Counter terrorism and cybercrime plan agreed by Attorneys General
This was published under the 2010 to 2015 Conservative and Liberal Democrat coalition government
The 6th summit between Attorneys General from Australia, Canada, New Zealand, the USA and England and Wales took place in London last week
Gathering for the 6th meeting of the quintet, the Attorneys General from Australia, Canada, New Zealand, the USA and England and Wales met in London last week to discuss their joint efforts to combat cybercrime. The Attorneys General also discussed the pressing need to coordinate efforts internationally against nationals travelling to other countries to engage in terrorist activities, and to respond to the risk that they pose upon their return to their home countries.
The Attorney General for England and Wales, the Rt Hon Dominic Grieve QC MP hosted the annual meeting.
Each Attorney General led discussion on a particular topic related to cybercrime. These included: freedom of expression, social media and contempt of court, privacy and information sharing in cybercrime investigations, the prevalence of cyberbullying and how to respond and the need for international cooperation in cross-border investigations and prosecutions.
Attorney General Dominic Grieve spoke about building capacity in other countries so that they are better equipped to deal with these challenges. The Attorneys General agreed the importance of promoting, internationally, the adoption of legislation, legal frameworks and law reform, based on or consistent with the Council of Europe Convention on Cybercrime (Budapest, 2001).
Attorney General Dominic Grieve QC MP said:
Cybercrime is a fast developing and highly relevant subject for this meeting. The expanding use of technology means that the world - our individual countries - our jurisdictions - are interconnected in ways which were never before possible or imagined.
The exchange of experiences and information on approaches here in London has left us better equipped to present a united front against cybercrime.
The Attorneys General agreed the following:
- to ensure that our laws and procedures strike a balance between the right to freedom of expression, the right to privacy, the public interest in the administration of justice and defendants’ right to a fair trial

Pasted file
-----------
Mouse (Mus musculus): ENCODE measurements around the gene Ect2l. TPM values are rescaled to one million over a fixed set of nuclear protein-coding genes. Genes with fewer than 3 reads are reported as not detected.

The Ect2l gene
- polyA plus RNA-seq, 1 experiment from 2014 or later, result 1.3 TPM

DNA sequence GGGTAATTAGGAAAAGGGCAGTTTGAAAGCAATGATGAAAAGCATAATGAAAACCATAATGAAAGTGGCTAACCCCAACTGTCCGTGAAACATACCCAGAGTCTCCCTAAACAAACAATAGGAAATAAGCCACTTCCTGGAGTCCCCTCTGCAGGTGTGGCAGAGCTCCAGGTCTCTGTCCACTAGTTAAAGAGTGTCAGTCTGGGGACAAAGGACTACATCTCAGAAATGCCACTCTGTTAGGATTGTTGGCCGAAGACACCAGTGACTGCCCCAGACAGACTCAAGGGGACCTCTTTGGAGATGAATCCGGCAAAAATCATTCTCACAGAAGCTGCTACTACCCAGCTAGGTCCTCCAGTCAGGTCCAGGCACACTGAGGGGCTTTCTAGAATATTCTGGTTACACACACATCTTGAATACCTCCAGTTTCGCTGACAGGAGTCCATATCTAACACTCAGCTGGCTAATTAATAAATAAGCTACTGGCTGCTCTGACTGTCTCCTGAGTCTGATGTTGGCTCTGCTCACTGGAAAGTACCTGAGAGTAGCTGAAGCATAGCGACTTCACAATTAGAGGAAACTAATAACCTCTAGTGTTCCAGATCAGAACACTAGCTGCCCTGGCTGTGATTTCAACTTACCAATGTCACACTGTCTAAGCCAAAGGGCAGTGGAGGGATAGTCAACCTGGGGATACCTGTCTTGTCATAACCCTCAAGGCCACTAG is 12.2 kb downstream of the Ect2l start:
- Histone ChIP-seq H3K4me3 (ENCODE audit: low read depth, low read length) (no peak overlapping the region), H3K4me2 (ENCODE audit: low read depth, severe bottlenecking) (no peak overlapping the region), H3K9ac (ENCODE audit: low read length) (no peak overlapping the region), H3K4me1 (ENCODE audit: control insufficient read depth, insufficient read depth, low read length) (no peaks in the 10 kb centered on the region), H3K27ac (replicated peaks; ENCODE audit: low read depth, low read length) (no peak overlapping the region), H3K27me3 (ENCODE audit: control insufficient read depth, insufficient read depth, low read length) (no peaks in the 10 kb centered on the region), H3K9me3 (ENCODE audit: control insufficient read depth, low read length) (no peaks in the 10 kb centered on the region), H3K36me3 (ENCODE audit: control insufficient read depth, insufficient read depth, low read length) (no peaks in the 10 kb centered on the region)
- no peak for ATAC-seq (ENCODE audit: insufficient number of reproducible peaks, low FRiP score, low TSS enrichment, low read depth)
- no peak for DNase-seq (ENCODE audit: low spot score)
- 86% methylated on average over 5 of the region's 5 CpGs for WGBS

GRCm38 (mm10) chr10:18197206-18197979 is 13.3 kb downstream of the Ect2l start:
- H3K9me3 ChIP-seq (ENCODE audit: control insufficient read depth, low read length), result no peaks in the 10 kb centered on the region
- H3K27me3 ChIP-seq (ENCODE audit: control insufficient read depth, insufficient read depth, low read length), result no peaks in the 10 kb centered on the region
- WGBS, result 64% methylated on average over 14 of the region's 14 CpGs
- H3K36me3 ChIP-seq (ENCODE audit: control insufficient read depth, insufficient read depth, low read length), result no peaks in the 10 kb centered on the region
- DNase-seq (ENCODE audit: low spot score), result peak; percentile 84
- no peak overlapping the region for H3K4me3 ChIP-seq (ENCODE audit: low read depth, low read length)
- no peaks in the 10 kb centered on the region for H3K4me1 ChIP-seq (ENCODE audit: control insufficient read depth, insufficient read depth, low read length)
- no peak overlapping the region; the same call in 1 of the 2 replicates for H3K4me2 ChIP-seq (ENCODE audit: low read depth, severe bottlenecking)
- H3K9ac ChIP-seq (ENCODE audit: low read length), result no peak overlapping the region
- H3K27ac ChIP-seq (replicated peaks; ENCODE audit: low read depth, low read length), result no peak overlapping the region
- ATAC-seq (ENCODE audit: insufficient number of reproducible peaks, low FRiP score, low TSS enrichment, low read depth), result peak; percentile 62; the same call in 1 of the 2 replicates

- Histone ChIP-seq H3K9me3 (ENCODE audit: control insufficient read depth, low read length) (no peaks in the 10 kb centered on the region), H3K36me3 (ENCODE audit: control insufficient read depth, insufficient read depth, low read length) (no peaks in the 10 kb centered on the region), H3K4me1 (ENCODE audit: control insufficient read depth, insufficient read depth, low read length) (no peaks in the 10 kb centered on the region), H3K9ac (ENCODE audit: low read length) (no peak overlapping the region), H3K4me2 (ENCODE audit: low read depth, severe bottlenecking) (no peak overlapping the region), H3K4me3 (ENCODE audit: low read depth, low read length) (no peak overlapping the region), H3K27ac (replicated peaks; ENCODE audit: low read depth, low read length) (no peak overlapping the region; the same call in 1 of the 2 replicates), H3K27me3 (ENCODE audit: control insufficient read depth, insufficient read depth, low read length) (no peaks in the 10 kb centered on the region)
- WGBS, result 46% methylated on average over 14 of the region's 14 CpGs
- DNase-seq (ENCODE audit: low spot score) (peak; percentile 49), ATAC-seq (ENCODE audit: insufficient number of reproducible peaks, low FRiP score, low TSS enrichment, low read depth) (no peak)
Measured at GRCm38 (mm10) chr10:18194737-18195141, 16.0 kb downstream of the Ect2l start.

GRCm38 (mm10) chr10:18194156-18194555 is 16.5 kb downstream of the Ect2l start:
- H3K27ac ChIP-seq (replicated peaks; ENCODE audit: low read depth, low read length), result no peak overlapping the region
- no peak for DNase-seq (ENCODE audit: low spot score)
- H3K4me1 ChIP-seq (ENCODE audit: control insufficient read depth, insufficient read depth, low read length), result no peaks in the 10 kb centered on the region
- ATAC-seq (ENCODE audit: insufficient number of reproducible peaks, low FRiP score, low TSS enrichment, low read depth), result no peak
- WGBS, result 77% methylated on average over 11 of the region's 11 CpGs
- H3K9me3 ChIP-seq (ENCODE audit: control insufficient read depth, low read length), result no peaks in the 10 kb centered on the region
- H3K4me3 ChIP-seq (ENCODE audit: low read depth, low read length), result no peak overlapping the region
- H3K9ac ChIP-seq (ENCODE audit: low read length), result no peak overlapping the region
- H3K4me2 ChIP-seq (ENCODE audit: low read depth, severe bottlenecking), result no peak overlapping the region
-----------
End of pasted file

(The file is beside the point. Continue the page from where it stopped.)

- that cooperation and sharing of experience amongst the quintet countries is vital to tackling cybercrime. The countries agreed to work to further improve the effectiveness of the mutual legal assistance process in order to achieve this
- to develop a means of coordinating cybercrime capacity building activity across the five countries, to ensure lessons can be learnt from each other’s experiences and approach and seek to adopt best practice
In relation to terrorism, the Attorneys General agreed to further strengthen their work together to deal with the critical issue of foreign fighters traveling to and returning from, areas of conflict including by:
- cooperating to improve the prosecutorial response to those who seek to travel, or who do travel, for the purpose of engaging in terrorism, or who facilitate others traveling for that purpose
- working to support and build resilience among communities
- coordinating capacity building in other countries to help them address this issue, within the context of the rule of law
- exchanging best practice in responding to this threat.
The quintet is an annual meeting of Attorneys General to share experience in dealing with complex and cross-border legal issues.
The attendees were:
Senator the Hon George Brandis QC – Attorney General, Australia
Hon Peter Gordon MacKay PC QC MP - Minister of Justice and Attorney General, Canada
Hon Christopher Finlayson QC MP - Attorney General, New Zealand
Rt Hon Dominic Grieve QC MP - Attorney General, England and Wales
Hon Eric H Holder Jr - Attorney General, United States of America.